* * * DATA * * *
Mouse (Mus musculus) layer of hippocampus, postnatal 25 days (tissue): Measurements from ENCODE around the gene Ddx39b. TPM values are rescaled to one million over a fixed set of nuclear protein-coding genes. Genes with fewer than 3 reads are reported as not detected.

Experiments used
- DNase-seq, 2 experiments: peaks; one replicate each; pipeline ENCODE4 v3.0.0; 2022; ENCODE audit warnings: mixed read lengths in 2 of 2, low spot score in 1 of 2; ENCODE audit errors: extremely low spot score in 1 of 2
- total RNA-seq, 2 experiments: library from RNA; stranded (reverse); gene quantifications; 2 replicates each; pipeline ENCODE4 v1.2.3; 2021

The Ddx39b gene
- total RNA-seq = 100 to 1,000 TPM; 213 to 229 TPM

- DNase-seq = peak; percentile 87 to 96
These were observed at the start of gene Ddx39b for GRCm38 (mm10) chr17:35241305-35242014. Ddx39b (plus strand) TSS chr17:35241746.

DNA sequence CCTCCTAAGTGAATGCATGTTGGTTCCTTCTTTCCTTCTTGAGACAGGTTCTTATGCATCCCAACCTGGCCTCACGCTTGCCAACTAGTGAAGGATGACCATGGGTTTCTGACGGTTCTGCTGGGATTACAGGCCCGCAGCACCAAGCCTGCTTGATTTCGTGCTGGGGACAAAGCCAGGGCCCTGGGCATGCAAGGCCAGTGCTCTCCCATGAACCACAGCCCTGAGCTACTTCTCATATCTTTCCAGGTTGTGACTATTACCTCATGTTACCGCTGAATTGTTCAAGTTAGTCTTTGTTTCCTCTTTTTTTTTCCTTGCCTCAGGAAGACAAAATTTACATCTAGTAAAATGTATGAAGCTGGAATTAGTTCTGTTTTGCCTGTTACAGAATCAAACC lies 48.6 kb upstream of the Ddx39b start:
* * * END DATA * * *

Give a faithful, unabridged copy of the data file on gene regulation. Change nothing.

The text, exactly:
Mouse (Mus musculus) layer of hippocampus, postnatal 25 days (tissue): Measurements from ENCODE around the gene Ddx39b. TPM values are rescaled to one million over a fixed set of nuclear protein-coding genes. Genes with fewer than 3 reads are reported as not detected.

Experiments used
- DNase-seq, 2 experiments: peaks; one replicate each; pipeline ENCODE4 v3.0.0; 2022; ENCODE audit warnings: mixed read lengths in 2 of 2, low spot score in 1 of 2; ENCODE audit errors: extremely low spot score in 1 of 2
- total RNA-seq, 2 experiments: library from RNA; stranded (reverse); gene quantifications; 2 replicates each; pipeline ENCODE4 v1.2.3; 2021

The Ddx39b gene
- total RNA-seq = 100 to 1,000 TPM; 213 to 229 TPM

- DNase-seq = peak; percentile 87 to 96
These were observed at the start of gene Ddx39b for GRCm38 (mm10) chr17:35241305-35242014. Ddx39b (plus strand) TSS chr17:35241746.

DNA sequence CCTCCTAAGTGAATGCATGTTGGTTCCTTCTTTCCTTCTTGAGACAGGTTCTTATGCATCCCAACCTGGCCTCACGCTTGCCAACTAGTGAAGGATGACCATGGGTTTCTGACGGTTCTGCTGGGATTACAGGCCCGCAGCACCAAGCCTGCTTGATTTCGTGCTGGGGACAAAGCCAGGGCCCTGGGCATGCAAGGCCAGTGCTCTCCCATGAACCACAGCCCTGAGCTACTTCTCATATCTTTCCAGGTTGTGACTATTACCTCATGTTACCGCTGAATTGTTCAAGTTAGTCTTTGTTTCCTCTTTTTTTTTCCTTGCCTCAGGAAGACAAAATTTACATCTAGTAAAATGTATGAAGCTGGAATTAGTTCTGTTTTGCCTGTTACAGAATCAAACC lies 48.6 kb upstream of the Ddx39b start: